You may not know it, but these famous revolutionaries all spent some time living in the capital. Take a tour of the “blue plaque” radicals.
The Irish leader, known as The Liberator, lived at 14 Albemarle Street, Mayfair, with his family in 1833.
At the time he was an MP, having successfully led the battle for Catholics to sit in the House of Commons.
O’Connell (1775-1847) went on to lead the fight for Irish independence, and campaigned to abolish slavery.
The four-storey terraced house in Albemarle Street dates back to the 18th century and has now been converted into flats and a retail outlet.
Known as the Liberator of Latin America, Bolivar was a Venezuelan general and politician who led revolutions against Spanish rule in South America. He fought battles which led to independence for Venezuela, Colombia, Ecuador, Peru and Bolivia.
Bolivar (1783-1830) lodged at 4 Duke Street, Marylebone, when he first arrived in Britain in 1810. He held meetings with British ministers hoping for an agreement that the British government would not intervene in the revolution in Venezuela.
But Bolivar and his companions returned home the same year empty handed.
Ho Chi Minh
One of the most famous political leaders of the 20th century, Ho Chi Minh is said to have trained as a pastry chef in 1913 at the Carlton Hotel, which stood on the site of what is now New Zealand House, Haymarket Street.
As a young man, Ho Chi Minh spent several years travelling the world working on ships, but not many people know he stopped off in London. He went on to become a Communist revolutionary leader, and then the prime minister and president of the Democratic Republic of Vietnam (North Vietnam) and is seen as the founder of modern Vietnam.
One of the most influential and controversial figures of the 20th century, the communist Karl Marx (1818-1883) lived in exile in London after being thrown out of his homeland of Prussia (now part of Germany).
While living at 28 Dean Street, Soho, from 1851-1856, he wrote the first volume of Das Kapital, his most famous work. (His Communist Manifesto had been published in 1848.)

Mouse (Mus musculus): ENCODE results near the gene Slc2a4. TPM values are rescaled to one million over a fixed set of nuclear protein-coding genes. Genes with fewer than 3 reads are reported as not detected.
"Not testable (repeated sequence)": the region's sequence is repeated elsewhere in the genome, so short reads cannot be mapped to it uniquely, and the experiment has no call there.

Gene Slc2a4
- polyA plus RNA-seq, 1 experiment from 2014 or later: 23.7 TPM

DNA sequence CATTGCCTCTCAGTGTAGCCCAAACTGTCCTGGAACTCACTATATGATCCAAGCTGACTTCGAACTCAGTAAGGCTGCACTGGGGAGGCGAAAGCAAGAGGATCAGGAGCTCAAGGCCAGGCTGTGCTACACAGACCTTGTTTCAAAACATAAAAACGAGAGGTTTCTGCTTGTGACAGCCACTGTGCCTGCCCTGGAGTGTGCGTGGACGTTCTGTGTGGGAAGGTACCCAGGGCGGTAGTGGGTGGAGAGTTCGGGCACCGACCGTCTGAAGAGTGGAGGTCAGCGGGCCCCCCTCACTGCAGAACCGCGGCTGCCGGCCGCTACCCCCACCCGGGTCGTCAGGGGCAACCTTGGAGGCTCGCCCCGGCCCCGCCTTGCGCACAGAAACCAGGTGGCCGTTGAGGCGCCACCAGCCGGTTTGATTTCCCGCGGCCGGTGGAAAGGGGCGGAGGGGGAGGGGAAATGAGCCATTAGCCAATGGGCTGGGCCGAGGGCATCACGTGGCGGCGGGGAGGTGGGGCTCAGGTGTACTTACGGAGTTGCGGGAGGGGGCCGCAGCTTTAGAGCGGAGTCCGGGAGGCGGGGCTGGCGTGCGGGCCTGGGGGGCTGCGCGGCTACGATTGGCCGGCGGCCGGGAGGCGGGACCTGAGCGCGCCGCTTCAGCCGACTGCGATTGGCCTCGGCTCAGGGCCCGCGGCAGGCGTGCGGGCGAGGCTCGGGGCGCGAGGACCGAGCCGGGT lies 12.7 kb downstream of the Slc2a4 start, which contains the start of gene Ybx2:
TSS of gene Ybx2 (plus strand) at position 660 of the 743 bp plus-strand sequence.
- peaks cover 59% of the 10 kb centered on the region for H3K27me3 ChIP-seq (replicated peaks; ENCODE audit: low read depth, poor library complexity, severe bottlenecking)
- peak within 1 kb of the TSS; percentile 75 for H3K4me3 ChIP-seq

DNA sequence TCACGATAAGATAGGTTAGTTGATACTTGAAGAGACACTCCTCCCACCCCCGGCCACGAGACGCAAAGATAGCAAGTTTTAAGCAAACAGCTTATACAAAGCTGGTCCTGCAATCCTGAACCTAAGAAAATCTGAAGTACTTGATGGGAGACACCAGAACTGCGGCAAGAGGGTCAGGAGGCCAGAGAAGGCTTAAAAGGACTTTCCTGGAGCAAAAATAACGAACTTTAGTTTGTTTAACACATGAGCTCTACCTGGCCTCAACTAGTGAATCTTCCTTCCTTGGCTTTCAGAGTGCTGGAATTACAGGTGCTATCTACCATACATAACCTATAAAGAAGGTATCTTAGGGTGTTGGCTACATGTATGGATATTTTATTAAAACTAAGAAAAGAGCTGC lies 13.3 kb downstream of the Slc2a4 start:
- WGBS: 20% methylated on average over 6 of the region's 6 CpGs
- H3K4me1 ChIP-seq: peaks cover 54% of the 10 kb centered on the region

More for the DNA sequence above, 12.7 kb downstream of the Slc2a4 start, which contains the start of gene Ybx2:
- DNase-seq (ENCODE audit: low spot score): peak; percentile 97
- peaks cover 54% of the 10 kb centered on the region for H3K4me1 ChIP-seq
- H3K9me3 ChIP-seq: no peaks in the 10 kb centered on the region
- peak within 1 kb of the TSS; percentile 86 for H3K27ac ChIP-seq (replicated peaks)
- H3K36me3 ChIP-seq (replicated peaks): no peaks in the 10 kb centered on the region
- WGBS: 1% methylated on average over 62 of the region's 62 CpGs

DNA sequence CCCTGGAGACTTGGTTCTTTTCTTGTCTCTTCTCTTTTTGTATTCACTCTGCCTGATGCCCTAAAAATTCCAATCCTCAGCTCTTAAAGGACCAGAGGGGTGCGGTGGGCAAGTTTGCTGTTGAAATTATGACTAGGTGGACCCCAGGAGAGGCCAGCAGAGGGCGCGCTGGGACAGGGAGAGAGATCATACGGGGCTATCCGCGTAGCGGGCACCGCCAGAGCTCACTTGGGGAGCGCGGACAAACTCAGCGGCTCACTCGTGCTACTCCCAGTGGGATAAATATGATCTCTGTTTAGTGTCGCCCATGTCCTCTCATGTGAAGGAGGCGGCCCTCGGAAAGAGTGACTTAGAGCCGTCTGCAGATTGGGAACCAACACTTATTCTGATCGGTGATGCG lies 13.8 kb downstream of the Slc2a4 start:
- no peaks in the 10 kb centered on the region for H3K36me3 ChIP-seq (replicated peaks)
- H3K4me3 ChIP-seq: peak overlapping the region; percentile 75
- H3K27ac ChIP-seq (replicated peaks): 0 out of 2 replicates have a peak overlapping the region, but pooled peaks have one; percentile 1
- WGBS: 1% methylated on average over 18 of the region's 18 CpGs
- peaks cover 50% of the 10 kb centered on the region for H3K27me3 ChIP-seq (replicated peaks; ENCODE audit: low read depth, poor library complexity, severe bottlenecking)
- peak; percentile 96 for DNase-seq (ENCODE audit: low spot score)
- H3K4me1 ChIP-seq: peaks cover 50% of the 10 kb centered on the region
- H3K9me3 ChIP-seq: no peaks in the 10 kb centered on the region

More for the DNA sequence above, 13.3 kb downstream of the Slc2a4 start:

But Marx and his family were living in poverty and in cramped conditions in just a few rooms, and two of his children died while living at this address.
Marx’s great friend Engels (1820-1895), also a German Communist political philosopher, lived at 122 Regent’s Park Road, Primrose Hill, from 1870-1894.
Engels first met Marx in Paris in 1844. They went on to become lifelong friends, working together on many books, most famously the Communist Manifesto of 1848.
Known as the ‘Father of India’, Gandhi visited London several times.
His longest stay was as a law student between 1888 and 1891 when he spent several months at 20 Baron’s Court Road in West Kensington.
He moved on to other addresses in London to save money and because the landlady struggled to cater for his vegetarian diet.
Emmeline and Dame Christabel Pankhurst
The suffragette leaders mother Emmeline (1858-1928) and daughter Christabel (1880-1958) lived together at 150 Clarendon Road, Notting Hill, during the First World War.
The pair, together with Christabel’s sister Sylvia (1882-1960), had led a militant campaign for women’s rights in the early 20th century, which led to the women being imprisoned, going on hunger strike and being force fed.
But during the War, the movement declared a truce and the women used the house for their adopted ‘war babies’ – children born out of wedlock during the war.
José de San Martin
A national hero in Argentina and Peru, San Martin (1778-1850) was a Spanish/Argentine general who led the struggle for independence from Spanish rule in parts of South America. He also served as Protector of Peru.
Following his retirement, he sailed to Europe and stayed at 23 Park Road, Marylebone, in 1824 for just a few months.
Francisco de Miranda
A military leader and Venezuelan revolutionary, Francisco de Miranda (1750-1816) wanted to free South America from Spanish rule. He also played a part in the French Revolution.
He stayed – on and off – at 58 Grafton Way, Fitzrovia, from 1802-1810. Eventually he was caught and died in a Spanish prison, but he is seen as a forerunner to Simon Bolivar.